Okay, okay, but that is how I felt when I sat down last night to consider what I might write about. V has been one of those toughies. I had a list of words, but didn't feel any of them.
Anyway, without further ado...
V is for...
To be a writer, it is commonly believed that you must also be a reader. Otherwise, how do you know what people want to read? We learn, in all facets of life, by observing others and then practicing. This is one reason why the ubiquitous "they" recommend reading in your own genre while writing. You can observe what it is you particularly like or don't like in your chosen genre. (An aside: I am about ready to add "genre" to the list of profane words, along with query, platform and synopsis. It will then be referred to as the "G" word).
I've spent a lot of time in the last year reading YA Fantasy. I discovered new genres I hadn't yet known about, such as Dystopian Fantasy, thanks to these books. I had skipped YA fiction when I was younger, jumping to adult horror, fantasy and a sprinkling of romance and sci-fi. Looking at all the selection now, I figure I missed out on quite a lot of good books, so I'm enjoying going back and reading them now.
I devoured books then and I still do now. A lot of parents say they don't have time to read, and that was true for a little while, but then I began to carry a book around with me everywhere I went, tucking them in diaper bags and car door pockets. Eventually, I made a point of going to bed at a reasonable enough time that I could read, though that still made for many late nights when I couldn't put a book down. Insomnia helps with that problem, too, though. I found that reading a book before bed could help me unspool my mind enough to be able to sleep without too many thoughts running through my head. Well, some nights.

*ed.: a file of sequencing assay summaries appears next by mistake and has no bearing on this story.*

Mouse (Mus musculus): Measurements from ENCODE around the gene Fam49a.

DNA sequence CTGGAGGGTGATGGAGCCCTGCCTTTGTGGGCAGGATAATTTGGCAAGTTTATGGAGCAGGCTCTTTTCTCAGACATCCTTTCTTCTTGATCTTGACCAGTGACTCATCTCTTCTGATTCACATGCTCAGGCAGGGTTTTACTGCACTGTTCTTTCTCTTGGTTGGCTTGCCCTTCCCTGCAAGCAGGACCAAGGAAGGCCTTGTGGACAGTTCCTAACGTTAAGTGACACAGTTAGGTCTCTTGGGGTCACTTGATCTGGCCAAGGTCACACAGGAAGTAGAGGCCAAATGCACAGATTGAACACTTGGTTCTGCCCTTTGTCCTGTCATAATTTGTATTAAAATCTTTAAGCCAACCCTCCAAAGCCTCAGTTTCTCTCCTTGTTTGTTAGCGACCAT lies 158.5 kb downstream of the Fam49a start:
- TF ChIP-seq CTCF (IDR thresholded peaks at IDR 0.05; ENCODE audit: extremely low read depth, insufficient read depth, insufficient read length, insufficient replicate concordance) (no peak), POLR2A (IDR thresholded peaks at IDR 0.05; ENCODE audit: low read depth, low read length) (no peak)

I haven't exclusively read YA this year, of course. I'm still reading my usual series and trying to experience new authors and new series. As long as I'm reading, I'm happy. Plus, I'm learning. Two other "V" words one can pick up from reading are Voice and Vocabulary. I once knew someone who carried a spiral notebook around with her if she was reading anything, including textbooks. She would write any word she didn't know in the notebook and look it up later, writing the definition next to the word. She wasn't into writing or anything; she just liked learning new words. I'm not saying you should carry around a notebook and a dictionary, but mentally file a word you enjoy for later use. It doesn't have to just be single words, either. You can pick up descriptive phrases and various terms you may not have heard of before.
I sort of jumped all over with this, but the point of it is to read if you want to write. Read as much as you can. Read in your genre, but don't be afraid to explore others, as well. Read with a writer's eye, and pay attention to how they do things you particularly like. Is this writer very good at dialogue? Why? What are they doing differently? Perhaps this writer describes characters or settings so brilliantly that you can instantly picture them, smell the flowers, feel the breeze. Figure out how and learn from it.
But be sure to enjoy your reading along the way, as well.
What about you, what do you read? Is it always in the same genre, or do you branch out? Do you read in the same genre you write in?